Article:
Russia "trained these bastards and supported them and even orchestrated this despicable crime," Yatseniuk said of the missile strike that brought down the jetliner in which pro-Russia separatists are suspected.
Asked if Ukraine was pushing Germany and other European nations to lean more heavily on Russia to call off pro-Russia separatist activity in eastern Ukraine -- an effort most experts believe will have the most tangible effect on the conflict -- Yatseniuk didn't single out efforts in Western Europe and instead said, "This is a global threat and Russia is on the dark side. This is our priority and [should be] the key priority of the entire world -- to stop Russian aggression."
He added: "President Putin has to realize enough is enough. This is not just a conflict between Ukraine and Russia. This is an international and global conflict."
The remarks, made to reporters at a Kiev news conference, underlined the growing intensity of the showdown between Russia and Ukraine -- as well as much of the global community -- spurred by the crash of Flight 17.
They came after Putin made comments seemingly directed at Ukraine in a video statement overnight, in which he expressed regret for the tragedy but also made veiled a reference to rhetoric from Kiev.
"No one should and no one has the right to use this tragedy to pursue their own political goals," Putin said.
"All those who are responsible for the situation in the region must take the greatest responsibility before their own people and before the peoples of the countries whose citizens were killed in this disaster."
The Kremlin denies that it has provided any assistance to pro-Russia separatists who are suspected of bringing down the plane, and instead has pointed to the fact that Ukraine has surface-to-air missile capability.
Ukraine feels it has global momentum on its side in its fight against pro-Russia separatists in eastern Ukraine, particularly as outrage grows over the separatists' handling of the post-crash effort and Russia's involvement with the paramilitary groups.
On Sunday, U.S. Secretary of State John F. Kerry and British Prime Minister David Cameron pointed fingers at the Kremlin, accusing it of complicity with the separatists.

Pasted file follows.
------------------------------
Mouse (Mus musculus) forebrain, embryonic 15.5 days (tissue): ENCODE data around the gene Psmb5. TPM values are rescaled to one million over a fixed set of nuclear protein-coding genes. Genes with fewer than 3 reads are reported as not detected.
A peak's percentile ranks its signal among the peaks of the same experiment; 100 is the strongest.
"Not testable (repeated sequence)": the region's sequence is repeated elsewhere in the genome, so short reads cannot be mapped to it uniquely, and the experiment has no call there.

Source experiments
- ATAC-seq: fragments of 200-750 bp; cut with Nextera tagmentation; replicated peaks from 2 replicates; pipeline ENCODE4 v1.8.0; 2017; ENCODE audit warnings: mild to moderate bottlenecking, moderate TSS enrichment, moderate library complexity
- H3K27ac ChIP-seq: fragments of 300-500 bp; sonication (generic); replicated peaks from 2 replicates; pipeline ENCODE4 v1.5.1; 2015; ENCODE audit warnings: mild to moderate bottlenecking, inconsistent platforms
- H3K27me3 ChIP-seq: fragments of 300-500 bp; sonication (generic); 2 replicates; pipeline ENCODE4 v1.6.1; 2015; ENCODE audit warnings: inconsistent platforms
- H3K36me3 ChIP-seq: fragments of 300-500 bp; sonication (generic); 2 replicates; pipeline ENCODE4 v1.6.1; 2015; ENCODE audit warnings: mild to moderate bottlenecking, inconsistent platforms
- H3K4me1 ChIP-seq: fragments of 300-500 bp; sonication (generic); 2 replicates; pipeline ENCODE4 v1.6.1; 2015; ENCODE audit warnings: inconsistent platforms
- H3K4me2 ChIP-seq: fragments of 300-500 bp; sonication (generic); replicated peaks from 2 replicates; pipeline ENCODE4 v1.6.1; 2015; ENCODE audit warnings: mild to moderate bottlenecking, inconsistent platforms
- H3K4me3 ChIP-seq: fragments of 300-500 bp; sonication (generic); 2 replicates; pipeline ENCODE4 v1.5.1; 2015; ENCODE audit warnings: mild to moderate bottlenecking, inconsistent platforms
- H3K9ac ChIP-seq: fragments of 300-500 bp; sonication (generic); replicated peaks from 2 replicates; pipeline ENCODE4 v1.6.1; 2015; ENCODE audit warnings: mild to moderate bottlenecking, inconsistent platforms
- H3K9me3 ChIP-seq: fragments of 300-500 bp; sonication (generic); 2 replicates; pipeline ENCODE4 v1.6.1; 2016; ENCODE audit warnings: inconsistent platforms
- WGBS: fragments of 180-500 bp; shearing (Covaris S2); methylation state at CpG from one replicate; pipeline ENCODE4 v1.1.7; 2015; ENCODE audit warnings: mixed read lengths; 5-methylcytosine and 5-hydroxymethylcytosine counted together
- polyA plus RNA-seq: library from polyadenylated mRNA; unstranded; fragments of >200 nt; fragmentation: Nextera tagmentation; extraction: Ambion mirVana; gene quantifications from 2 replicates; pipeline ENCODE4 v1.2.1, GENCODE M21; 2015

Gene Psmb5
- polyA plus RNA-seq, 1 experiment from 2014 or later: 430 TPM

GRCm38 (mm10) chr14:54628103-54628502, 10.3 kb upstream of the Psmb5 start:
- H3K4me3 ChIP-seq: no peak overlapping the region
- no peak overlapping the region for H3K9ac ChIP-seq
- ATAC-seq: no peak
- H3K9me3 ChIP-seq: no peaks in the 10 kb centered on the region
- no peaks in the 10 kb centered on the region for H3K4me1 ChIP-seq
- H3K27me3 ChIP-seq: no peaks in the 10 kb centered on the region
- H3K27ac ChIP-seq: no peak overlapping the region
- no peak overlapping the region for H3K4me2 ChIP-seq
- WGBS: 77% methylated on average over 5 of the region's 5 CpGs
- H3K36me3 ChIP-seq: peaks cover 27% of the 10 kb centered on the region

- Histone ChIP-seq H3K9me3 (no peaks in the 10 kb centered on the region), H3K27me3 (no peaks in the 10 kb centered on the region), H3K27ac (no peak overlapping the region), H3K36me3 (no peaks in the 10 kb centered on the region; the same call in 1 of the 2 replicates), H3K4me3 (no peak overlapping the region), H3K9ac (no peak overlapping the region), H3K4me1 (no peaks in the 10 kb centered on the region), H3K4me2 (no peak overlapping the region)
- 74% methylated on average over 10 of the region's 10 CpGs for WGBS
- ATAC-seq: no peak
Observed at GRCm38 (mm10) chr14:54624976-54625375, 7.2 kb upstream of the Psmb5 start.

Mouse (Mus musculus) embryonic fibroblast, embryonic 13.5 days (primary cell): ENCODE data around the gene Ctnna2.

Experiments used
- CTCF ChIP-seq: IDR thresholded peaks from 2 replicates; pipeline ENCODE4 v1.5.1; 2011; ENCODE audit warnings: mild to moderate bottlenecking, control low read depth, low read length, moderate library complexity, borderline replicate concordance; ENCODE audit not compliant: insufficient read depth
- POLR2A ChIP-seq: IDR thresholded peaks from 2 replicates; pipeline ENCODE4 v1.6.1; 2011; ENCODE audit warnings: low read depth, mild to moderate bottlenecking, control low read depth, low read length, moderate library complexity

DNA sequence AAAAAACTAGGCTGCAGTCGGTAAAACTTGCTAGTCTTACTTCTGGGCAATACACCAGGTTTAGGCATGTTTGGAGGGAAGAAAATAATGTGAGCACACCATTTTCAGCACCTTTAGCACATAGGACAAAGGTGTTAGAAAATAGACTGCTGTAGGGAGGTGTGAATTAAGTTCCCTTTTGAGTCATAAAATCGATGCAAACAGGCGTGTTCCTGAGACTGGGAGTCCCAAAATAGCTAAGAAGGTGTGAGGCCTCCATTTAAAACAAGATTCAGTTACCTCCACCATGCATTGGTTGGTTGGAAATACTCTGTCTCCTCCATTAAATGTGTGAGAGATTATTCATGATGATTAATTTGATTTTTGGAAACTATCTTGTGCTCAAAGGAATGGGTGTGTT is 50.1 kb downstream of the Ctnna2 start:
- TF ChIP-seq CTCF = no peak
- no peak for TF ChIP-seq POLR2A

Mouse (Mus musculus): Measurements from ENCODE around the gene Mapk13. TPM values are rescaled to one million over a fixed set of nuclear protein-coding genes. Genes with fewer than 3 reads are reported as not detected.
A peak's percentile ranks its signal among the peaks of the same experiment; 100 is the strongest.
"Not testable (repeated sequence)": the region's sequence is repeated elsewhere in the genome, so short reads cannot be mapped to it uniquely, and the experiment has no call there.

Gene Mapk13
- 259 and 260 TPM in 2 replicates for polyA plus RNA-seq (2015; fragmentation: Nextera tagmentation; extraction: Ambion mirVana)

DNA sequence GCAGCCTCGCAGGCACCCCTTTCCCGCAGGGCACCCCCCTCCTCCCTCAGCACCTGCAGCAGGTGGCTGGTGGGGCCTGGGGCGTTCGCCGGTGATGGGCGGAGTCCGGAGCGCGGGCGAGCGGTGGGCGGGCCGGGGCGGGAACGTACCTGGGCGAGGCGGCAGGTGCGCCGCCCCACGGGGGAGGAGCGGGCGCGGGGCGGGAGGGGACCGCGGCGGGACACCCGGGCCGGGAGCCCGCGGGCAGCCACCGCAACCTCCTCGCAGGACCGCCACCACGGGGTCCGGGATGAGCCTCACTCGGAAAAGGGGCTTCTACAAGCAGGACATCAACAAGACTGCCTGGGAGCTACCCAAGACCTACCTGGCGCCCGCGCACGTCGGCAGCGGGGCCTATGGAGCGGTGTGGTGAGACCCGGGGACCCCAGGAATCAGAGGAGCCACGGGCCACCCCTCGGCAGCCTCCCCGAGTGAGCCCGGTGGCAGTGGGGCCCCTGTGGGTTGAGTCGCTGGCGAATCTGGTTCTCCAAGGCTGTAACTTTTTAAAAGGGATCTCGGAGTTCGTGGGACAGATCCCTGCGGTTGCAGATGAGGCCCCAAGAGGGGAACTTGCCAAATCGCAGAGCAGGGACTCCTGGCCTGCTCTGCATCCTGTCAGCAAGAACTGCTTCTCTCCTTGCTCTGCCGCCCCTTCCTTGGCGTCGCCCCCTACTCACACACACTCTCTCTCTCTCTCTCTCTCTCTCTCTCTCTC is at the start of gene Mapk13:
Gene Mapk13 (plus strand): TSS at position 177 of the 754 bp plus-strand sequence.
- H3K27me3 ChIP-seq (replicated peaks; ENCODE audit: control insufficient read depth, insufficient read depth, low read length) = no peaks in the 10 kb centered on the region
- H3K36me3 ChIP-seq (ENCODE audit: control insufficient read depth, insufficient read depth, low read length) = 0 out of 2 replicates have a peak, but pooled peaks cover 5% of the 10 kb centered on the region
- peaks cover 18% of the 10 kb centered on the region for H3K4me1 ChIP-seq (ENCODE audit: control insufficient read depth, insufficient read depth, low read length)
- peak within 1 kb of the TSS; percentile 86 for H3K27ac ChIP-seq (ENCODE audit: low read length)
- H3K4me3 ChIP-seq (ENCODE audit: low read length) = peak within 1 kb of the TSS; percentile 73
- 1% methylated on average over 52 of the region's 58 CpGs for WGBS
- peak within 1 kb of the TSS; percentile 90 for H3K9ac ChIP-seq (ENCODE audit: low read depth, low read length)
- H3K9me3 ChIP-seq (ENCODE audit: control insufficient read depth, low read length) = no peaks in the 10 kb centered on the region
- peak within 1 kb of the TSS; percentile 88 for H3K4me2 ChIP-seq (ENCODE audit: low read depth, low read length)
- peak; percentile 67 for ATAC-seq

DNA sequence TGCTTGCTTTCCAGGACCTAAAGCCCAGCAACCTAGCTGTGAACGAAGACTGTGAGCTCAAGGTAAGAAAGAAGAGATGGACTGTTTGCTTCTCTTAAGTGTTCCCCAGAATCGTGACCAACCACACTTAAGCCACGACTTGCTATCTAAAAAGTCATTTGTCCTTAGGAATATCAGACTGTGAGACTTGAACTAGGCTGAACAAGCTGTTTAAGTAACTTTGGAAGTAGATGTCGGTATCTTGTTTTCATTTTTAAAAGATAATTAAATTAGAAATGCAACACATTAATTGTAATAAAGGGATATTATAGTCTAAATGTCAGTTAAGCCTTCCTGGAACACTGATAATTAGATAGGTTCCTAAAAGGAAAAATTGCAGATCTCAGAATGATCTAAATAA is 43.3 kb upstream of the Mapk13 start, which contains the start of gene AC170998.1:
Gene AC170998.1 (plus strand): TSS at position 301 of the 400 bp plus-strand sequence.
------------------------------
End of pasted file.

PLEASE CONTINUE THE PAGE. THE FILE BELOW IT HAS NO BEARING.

Cameron said that Russia was "destabilizing a sovereign state" and called on Western Europe to exert more pressure on Moscow.
They also underlined Russia's involvement in training and equipping separatists whom they strongly believe fired the missile that downed the jetliner.
In Kiev, Yatseniuk repeated that belief, using his characteristically harsh language in saying that operation of the weapon required veteran military expertise.
"Any Russian drunken guerrilla cannot manage this system," he said.
Meanwhile, Ukraine and pro-Russia separatists led by Alexander Borodai continue to wage battle in the eastern part of the country.
On Monday, fighting intensified in and around the urban rebel stronghold of Donetsk.
Ukrainian National Security and Defense Council spokesman Andriy Lysenko said Monday afternoon that the government was widening control around the all-important airport site but that separatists still held the city.
He also said the Ukrainian military believed that there was an "escalation" of Russian Federation forces on the other side of the border, with "100 new pieces of heavy machinery on the border of Ukraine."
The fighting jeopardized the post-crash efforts in the region.
More than 250 bodies from the downed jet are now waiting in a train station in Torez, about 40 miles east of the Donetsk, but they appear to be caught in a political tug-of-war between Ukraine and the pro-Russia separatists with little imminent solution.
Putin also called for the post-crash efforts to move forward with an international investigation and a cease-fire in the hostilities between Ukraine and the separatists.
"Russia will do everything within its power to move the conflict from the military phase we see today to the negotiating phase, with the parties using peaceful and diplomatic means alone," the Russian leader said.
Ukraine wants investigators and and other workers to have secure passage to and from the crash site without a cease-fire agreement.
Yatseniuk blamed Russia for not doing more to call off separatist military activity around the sensitive area.
"The Russian government has done nothing in order to provide an opportunity for law enforcement and security bodies to have unhindered access," he said.
Source: Los Angeles Times